Question about C trumpets

Discussion in 'Horns' started by brantleydavis, Oct 10, 2004.

  1. brantleydavis

    brantleydavis New Friend

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    Oct 10, 2004
    North Carolina
    I used to be a pretty decent player but became an in-demand Keyboardist and haven't played for a while. I want to start playing trumpet again and primarily plan to add brass parts or solos to Jazz/Pop recordings that I produce.

    I think it might be easier for me to Solo (or just think) in the Key that I'm playing on keyboards. Especially if I'm playing out on Keys and want to solo on trumpet. As such I'm considering buying a C trumpet.

    The question is: Is a C trumpet just like a Bflat trumpet that just plays one step higher? Or are there other characteristics that will be significantly different for a C trumpet than a Bflat. How about the 'feel' of the C trumpet compared to the same model in a Bflat version.

    Any experience that could be shared here would be appreciated.

    Thanks!
     
  2. dizforprez

    dizforprez Forte User

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    Nov 2, 2003
    On the most basic level the C trumpet is a very different horn. The blow, sound, and intonation are normally different from that of the B flat and most people have to take some time to learn how to play C. The most common set up for C is a large bore Bach or Yamaha, but if you are looking for something closer to the sound/blow of a B flat you might want to look many different types of C’s.
     
  3. WAKeele

    WAKeele Pianissimo User

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    Sep 30, 2004
    The Wild West
    Just as stated above, the C trumpet is a different animal. But if that's all you ever play, it shouldn't take you too long to get accustom to the differences. Plus I'd also start working on your transposition if you want to play Bb parts or just switch back and forth. But I guess you'd just learn to transpose instead of buying a C then. :wink:

    It feels a lot different at first from what I remember. But to me after playing C trumpet for six years, it feels about that same to me overall, just a little smaller. I've been playing it more than Bb for about 4 years now.

    I hope this helps!
     
  4. trpguyy

    trpguyy Piano User

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    Nov 26, 2003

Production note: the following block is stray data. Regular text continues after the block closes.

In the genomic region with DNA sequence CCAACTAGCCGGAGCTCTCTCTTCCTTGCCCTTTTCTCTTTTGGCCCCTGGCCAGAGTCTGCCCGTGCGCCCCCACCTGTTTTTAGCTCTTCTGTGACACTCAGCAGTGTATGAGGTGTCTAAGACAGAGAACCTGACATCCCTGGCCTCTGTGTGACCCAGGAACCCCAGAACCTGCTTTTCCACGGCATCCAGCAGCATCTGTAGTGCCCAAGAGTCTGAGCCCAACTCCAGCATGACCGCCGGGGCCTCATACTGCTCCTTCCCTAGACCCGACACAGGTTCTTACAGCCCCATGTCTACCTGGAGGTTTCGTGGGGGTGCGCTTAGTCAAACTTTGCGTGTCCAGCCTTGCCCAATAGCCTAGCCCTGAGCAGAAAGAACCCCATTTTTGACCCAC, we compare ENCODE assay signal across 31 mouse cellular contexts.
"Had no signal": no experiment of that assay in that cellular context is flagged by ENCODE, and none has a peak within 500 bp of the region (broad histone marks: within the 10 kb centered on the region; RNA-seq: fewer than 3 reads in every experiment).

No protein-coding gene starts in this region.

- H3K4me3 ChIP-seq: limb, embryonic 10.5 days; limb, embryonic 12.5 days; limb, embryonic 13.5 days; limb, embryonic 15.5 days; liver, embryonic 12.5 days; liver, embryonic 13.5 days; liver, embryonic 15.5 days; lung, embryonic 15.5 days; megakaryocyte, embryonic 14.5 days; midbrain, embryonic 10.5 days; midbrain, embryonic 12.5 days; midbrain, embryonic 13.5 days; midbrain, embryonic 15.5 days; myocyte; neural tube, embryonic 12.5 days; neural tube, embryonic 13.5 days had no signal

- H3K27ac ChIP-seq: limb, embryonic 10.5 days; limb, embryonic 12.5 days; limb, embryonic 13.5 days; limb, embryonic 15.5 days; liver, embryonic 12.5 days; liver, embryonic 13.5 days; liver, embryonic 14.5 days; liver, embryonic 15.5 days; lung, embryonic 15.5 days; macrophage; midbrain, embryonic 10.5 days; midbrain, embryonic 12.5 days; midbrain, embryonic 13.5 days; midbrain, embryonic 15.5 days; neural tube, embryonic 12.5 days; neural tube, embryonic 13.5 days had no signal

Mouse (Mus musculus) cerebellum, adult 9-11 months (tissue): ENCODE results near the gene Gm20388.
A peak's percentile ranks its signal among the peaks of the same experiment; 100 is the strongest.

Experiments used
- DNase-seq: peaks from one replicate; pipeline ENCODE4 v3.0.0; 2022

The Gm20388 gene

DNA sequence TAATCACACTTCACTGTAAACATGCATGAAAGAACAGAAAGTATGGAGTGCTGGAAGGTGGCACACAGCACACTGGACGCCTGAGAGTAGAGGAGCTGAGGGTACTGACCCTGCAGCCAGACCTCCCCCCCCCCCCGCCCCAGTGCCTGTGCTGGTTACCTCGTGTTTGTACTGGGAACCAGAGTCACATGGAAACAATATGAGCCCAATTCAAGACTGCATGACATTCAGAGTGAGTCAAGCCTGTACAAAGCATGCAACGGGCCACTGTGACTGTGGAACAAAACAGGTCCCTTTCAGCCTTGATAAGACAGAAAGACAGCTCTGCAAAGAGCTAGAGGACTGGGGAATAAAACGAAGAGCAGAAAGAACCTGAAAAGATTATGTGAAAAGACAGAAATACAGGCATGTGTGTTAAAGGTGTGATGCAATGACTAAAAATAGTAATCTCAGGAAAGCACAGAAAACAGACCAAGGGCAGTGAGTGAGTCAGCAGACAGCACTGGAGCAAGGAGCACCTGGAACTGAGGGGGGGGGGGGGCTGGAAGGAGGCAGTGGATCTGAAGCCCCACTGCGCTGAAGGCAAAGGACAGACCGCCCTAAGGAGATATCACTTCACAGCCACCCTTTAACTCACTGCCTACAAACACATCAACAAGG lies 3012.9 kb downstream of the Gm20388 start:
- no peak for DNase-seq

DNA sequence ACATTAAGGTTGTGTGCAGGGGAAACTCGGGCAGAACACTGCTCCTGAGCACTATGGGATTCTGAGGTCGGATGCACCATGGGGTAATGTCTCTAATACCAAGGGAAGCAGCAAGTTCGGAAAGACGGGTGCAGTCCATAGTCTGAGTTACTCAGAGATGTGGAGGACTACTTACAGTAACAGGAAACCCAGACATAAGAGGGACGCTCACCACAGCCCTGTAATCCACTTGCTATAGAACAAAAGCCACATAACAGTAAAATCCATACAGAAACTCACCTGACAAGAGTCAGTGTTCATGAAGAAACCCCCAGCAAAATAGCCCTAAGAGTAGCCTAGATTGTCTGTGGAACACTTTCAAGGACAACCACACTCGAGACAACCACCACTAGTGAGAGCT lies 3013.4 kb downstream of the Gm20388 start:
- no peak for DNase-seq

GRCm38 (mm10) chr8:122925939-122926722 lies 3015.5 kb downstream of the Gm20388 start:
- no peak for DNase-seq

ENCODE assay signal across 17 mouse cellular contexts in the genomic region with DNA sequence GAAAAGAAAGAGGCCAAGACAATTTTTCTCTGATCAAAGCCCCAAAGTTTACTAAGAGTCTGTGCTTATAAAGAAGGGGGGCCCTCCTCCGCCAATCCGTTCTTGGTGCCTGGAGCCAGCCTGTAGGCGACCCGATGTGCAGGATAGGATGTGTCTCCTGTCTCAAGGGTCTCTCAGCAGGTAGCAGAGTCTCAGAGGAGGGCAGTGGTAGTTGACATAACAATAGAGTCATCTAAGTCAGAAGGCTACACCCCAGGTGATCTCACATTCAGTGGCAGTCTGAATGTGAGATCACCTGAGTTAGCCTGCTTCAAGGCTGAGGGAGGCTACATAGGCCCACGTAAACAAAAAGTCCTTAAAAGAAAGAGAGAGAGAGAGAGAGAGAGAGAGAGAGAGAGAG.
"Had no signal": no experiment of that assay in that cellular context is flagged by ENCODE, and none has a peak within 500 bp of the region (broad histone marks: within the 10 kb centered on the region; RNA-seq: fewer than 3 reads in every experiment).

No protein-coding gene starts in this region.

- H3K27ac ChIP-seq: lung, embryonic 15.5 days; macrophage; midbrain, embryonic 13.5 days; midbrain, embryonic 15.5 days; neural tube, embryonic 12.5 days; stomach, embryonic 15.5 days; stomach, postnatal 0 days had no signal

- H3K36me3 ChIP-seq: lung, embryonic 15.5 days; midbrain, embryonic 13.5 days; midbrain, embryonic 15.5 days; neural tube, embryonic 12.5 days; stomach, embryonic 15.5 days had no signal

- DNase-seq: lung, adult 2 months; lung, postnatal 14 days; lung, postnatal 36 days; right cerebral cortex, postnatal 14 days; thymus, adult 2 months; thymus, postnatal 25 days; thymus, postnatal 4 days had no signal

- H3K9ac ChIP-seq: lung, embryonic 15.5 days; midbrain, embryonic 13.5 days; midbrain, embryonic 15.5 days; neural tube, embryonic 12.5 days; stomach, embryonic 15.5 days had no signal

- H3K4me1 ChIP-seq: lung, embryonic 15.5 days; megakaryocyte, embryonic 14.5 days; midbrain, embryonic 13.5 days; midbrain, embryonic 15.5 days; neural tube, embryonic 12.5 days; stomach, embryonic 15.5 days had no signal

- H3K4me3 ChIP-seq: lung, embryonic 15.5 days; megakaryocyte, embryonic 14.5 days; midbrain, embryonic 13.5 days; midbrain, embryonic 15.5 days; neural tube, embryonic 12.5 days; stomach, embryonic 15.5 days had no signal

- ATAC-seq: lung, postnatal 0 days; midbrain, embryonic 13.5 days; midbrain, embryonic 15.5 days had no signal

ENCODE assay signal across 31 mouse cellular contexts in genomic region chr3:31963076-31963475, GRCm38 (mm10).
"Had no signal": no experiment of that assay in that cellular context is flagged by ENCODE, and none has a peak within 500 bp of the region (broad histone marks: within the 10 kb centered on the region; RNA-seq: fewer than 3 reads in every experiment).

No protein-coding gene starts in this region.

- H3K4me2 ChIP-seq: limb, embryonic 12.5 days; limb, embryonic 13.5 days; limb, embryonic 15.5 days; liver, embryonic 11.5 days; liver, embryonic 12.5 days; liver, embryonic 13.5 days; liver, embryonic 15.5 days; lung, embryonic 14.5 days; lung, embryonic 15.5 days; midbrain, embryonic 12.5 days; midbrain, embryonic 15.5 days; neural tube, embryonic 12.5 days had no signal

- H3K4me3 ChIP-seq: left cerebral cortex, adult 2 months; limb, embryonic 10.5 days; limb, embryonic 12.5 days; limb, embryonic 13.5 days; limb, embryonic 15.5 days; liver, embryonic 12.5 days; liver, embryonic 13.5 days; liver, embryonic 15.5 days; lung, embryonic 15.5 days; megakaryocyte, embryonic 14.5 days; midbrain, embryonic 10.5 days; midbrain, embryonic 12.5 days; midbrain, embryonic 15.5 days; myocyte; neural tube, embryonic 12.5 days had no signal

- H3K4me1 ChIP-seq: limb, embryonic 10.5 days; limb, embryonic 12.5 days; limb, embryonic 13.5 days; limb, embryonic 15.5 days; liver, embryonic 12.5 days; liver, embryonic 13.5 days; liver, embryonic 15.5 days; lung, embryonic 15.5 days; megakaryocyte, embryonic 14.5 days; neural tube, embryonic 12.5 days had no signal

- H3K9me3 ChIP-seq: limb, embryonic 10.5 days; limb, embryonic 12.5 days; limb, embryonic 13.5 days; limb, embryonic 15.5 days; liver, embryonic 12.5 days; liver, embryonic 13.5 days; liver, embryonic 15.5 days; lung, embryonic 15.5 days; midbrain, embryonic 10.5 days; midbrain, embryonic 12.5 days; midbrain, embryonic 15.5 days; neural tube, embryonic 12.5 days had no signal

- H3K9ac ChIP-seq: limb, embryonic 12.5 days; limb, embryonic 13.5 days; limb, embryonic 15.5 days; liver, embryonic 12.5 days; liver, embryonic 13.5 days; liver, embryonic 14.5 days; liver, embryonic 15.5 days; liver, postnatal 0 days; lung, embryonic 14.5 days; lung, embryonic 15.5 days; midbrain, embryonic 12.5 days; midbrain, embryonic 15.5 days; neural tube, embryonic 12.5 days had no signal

It seems to me that a C trumpet would give you a much different sound than is associated with jazz trumpet.
     
  5. wiseone2

    wiseone2 Artitst in Residence Staff Member

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    Nov 19, 2003
    Brooklyn,NY
    I have used a C in a big band situation. I wonder if a player of the Music were really comfortable on C trumpet would there be a tonal difference?

    Wilmer
     
  6. trumpetpimp

    trumpetpimp Piano User

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    Dec 6, 2003
    Toronto
    This is interesting...I have always found C trumpet to be very similar to Bb. Maybe I'm just used to it.

    Here's my thinking. C trumpets use similar bells to Bb's and the inherent brightness that happens when using a smaller/shorter instrument is off-set by the fact that most Bb trumpets are ML bore and C trumpets are usually L bore.

    Using a C trumpet jazz would be very unconventional. Note the root of the word...convention. :-) I've never seen it done and I'm almost certain nobody notable has done it. I would say 70% of jazz playing is on Bb trumpet, 25% on flugel, and maybe 5%(or less) on cornet. I've heard James Morrison play jazz on piccolo but that's about it for big deviaitons(he sounded great though).

    However, there's nothing to suggest you shouldn't. A well made C trumpet(like Bb) can sound bright or dark and blend in a variety of situations. You're not likely to "peel the paint" with a C but that's not always necessary either. If playing a C when you're doubling from piano might help you nail the changes better then that might be the best way to go.
     
  7. MUSICandCHARACTER

    MUSICandCHARACTER Forte User

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    Jan 31, 2004
    Newburgh, Indiana
    Is there ANYTHING James Morrison cannot pick up and play and sound great? I doubt it. What a breadth of talent.
     
  8. dizforprez

    dizforprez Forte User

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    Nov 2, 2003
    i seem to remember wiseone2 saying he had played C with Duke Ellington, i was say that is pretty notable in my book.
     
  9. trumpetpimp

    trumpetpimp Piano User

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    Dec 6, 2003
    Toronto
    Indeed but I would be curious to know if he did it a couple times or on a regular basis. Anyway, I've never really be tempted to play C in jazz. I'd be curious to know the reason why that instrument was chosen. Heck, I wouldn't be surprised if he played C because he grabbed the wrong gig bag! :lol:
     
  10. wiseone2

    wiseone2 Artitst in Residence Staff Member

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    Actually it was during a performance of "A Tonal Parallel To Harlem."
    The spot where the clarinet usually has the lead. The part I played had the cue and Duke waved Russell Percope out and cued me..........so I played my best "Red Allen" playing that tune on a C trumpet. Suave and swinging 8)
    Wilmer
     

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